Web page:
How to become increasingly better on your musical instrument.

As I write books and produce instructional videos, I am constantly thinking about the relationship between practicing and getting better on one’s instrument. It’s a frequent topic in my writing and one on which I have much to say.

Notice that the subject of this post was not, “Become an instant virtuoso on your instrument with these three simple tips“. There is no magical shortcut to mastering a musical instrument. It takes a lifetime of work just like becoming a world-class athlete or physicist.

But you can reduce the time it takes to become accomplished if you are smart about how you approach your work on your instrument. In fact, you can get worse if you don’t think properly about how you practice or perform, even if you play your instrument five hours each day.

Does the following feel somewhat familiar?

Starting the day by warming up with the usual lip slurs, arpeggios, or scales. Once the chops get to that familiar loose more comfortable feeling, long tones are played for a few minutes in the middle range. The etude book is opened to the page it tends to fall open to and the well-known etudes are played though, stopping briefly at the more difficult parts that are often stumbled over, and playing them again until they are passible. Perhaps next is a run though on a solo or part that is being performed soon. A couple times through and a little repetition on the harder parts. A look at the clock says that enough time has passed and the chops feel worked. Time to end today’s practice session.

The above dramatization is the wrong way to practice. Why? Because it’s not pushing the boundaries or moving beyond the basic well-rehearsed playing you routinely do.  Remember This:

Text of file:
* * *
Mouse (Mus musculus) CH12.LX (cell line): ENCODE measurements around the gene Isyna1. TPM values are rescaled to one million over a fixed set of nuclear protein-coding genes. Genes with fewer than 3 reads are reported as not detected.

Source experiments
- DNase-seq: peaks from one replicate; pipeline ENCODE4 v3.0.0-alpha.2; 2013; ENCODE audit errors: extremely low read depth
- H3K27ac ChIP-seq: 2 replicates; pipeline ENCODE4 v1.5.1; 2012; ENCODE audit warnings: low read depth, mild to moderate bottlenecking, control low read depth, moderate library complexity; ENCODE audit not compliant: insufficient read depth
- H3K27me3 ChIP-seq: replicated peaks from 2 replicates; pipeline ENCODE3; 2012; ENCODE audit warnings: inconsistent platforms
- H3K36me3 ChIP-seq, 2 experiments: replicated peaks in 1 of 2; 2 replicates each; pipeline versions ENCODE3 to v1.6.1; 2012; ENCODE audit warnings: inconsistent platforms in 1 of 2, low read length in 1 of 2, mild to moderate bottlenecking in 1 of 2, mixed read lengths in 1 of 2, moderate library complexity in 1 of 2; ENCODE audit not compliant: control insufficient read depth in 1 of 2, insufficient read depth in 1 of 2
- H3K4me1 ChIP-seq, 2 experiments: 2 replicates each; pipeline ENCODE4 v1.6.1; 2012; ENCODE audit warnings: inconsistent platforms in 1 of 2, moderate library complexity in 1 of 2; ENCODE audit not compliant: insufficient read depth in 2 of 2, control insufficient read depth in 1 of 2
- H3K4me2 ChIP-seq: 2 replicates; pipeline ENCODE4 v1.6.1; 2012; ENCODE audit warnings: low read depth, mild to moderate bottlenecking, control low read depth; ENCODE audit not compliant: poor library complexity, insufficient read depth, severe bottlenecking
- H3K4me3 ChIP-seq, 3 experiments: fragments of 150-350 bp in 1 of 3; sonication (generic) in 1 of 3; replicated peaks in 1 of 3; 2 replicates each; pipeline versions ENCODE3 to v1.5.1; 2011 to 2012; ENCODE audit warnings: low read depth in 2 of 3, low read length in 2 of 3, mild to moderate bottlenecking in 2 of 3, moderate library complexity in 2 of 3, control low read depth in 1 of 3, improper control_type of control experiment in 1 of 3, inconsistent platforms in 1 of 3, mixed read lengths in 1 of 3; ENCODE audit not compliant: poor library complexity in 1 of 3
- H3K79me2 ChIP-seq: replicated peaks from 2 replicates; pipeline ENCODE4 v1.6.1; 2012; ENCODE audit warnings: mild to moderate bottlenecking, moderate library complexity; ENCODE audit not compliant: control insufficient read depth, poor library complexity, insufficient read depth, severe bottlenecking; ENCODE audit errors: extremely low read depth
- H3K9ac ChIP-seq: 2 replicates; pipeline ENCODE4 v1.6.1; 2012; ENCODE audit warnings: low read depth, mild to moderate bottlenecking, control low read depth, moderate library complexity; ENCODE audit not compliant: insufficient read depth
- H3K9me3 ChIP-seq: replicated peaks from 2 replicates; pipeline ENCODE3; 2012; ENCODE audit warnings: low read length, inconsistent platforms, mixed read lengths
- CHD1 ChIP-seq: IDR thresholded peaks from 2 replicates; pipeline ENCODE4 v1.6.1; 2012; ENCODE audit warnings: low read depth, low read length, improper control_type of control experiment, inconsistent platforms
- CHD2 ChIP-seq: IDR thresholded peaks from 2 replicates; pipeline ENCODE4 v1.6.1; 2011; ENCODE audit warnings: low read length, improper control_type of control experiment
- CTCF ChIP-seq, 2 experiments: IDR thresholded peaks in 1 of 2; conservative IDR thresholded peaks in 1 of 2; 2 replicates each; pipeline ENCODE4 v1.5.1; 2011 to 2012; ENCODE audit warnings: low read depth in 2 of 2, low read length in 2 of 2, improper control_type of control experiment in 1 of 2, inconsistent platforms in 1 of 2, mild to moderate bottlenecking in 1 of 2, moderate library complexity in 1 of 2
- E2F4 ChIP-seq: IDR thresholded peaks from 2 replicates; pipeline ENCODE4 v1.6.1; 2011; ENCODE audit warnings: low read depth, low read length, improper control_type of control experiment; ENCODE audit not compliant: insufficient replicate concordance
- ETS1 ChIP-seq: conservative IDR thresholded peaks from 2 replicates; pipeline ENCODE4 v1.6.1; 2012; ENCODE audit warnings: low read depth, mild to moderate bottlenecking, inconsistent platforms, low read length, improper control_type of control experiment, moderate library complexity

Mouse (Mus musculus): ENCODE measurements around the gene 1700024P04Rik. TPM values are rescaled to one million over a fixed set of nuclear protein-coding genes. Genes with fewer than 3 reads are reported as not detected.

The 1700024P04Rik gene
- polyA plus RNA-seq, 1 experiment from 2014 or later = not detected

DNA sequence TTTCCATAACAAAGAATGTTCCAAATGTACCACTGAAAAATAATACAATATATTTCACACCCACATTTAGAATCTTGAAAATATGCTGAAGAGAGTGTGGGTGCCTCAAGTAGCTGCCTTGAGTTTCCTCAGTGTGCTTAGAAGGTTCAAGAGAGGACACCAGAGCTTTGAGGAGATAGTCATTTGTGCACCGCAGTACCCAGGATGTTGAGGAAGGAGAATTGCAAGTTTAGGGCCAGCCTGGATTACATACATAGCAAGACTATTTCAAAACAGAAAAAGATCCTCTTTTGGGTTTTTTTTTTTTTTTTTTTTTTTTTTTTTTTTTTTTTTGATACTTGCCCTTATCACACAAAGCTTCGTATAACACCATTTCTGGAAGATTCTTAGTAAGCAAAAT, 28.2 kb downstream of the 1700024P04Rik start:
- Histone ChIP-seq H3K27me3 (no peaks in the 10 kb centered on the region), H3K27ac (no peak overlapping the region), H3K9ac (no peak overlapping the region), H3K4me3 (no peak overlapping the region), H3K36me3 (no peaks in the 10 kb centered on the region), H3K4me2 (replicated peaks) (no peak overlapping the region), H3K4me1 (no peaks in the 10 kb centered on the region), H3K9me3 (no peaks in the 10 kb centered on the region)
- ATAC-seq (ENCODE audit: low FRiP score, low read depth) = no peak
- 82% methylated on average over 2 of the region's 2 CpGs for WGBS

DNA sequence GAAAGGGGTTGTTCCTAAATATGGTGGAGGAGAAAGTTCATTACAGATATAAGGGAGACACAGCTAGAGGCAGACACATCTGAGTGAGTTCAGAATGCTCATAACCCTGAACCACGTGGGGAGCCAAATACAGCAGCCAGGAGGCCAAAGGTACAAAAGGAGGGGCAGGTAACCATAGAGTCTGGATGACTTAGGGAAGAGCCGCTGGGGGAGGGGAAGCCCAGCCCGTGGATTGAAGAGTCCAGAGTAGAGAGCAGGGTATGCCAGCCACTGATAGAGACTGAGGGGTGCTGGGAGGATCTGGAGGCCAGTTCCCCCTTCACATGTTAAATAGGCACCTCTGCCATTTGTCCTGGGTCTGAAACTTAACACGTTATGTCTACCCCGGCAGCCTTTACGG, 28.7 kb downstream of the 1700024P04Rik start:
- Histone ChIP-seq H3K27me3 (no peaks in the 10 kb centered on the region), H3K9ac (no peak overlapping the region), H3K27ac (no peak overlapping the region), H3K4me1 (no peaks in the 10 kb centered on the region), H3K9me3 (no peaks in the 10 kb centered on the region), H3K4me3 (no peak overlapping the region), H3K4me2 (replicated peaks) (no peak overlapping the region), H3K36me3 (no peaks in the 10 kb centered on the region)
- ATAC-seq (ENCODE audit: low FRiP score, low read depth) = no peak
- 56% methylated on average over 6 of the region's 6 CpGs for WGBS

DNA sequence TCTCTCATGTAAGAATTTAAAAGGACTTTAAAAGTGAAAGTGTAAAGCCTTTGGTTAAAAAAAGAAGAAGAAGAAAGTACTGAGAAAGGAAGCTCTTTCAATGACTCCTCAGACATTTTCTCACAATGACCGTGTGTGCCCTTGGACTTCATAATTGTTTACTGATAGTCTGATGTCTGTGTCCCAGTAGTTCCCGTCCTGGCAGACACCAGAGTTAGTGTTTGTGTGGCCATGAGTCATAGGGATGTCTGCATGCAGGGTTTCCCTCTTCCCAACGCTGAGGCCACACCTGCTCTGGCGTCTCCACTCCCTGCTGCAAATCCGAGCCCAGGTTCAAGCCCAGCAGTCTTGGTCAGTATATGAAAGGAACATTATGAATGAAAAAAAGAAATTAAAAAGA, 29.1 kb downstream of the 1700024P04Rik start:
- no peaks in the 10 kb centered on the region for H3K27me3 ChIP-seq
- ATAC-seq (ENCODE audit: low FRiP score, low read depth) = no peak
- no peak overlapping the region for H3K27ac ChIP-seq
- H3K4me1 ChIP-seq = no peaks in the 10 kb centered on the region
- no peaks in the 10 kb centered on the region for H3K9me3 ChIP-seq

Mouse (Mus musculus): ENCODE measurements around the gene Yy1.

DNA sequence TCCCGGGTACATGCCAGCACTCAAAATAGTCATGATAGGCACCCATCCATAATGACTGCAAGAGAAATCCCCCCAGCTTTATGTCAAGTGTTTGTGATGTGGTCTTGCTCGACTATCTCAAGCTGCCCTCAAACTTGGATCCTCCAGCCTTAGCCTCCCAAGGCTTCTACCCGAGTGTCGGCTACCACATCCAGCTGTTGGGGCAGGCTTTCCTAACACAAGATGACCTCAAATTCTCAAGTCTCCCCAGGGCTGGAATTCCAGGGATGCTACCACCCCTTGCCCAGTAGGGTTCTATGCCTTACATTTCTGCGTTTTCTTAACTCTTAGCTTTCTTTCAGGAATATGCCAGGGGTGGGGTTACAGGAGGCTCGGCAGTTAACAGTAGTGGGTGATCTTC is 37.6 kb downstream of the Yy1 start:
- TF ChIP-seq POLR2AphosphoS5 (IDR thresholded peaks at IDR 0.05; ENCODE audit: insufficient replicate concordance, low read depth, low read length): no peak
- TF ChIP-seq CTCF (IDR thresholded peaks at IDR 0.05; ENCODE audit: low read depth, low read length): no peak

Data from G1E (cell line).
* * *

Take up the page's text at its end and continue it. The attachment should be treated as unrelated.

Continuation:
Let’s examine a better way to approach your practicing.

Here’s a great place to start: What do you want for an outcome? Now at first that sounds like a stupid question. “I want to play better.” Sure you do, but is that a definitive enough objective to drive results? I don’t think so. I think that to get where you want to go you need to clearly know the destination. Perhaps write some thoughts down in order to enable clarity.

Do you have a clear sound in your head that unambiguously reflects how you ultimately want to perform? Just wanting to play better doesn’t provide you with any direction. Your mind will help steer you in a direction if you first give it that direction. Think of your mind as your GPS tracker. Your haven’t input a destination if you simply want to play better.

Let’s get more concrete.

Two ineffective ways to practice lie at different ends of the spectrum: Practicing the same moderately easy things day after day, and practicing things with which you constantly struggle. The first, by keeping you in your comfort zone, lacks the challenge that strengthen and therefore advance your playing. The second ingrains a struggle within your playing that prevents you from accomplishing anything that can make you better. Plus you constantly live with the belief that you suck at your instrument. Not helpful!

The middle ground is where you want to be. Find things to play that are slightly above your current abilities but are at a level that you can master with a reasonable amount of work. Once you’ve conquered that, find the next thing that will dial up the degree of difficulty and do the same.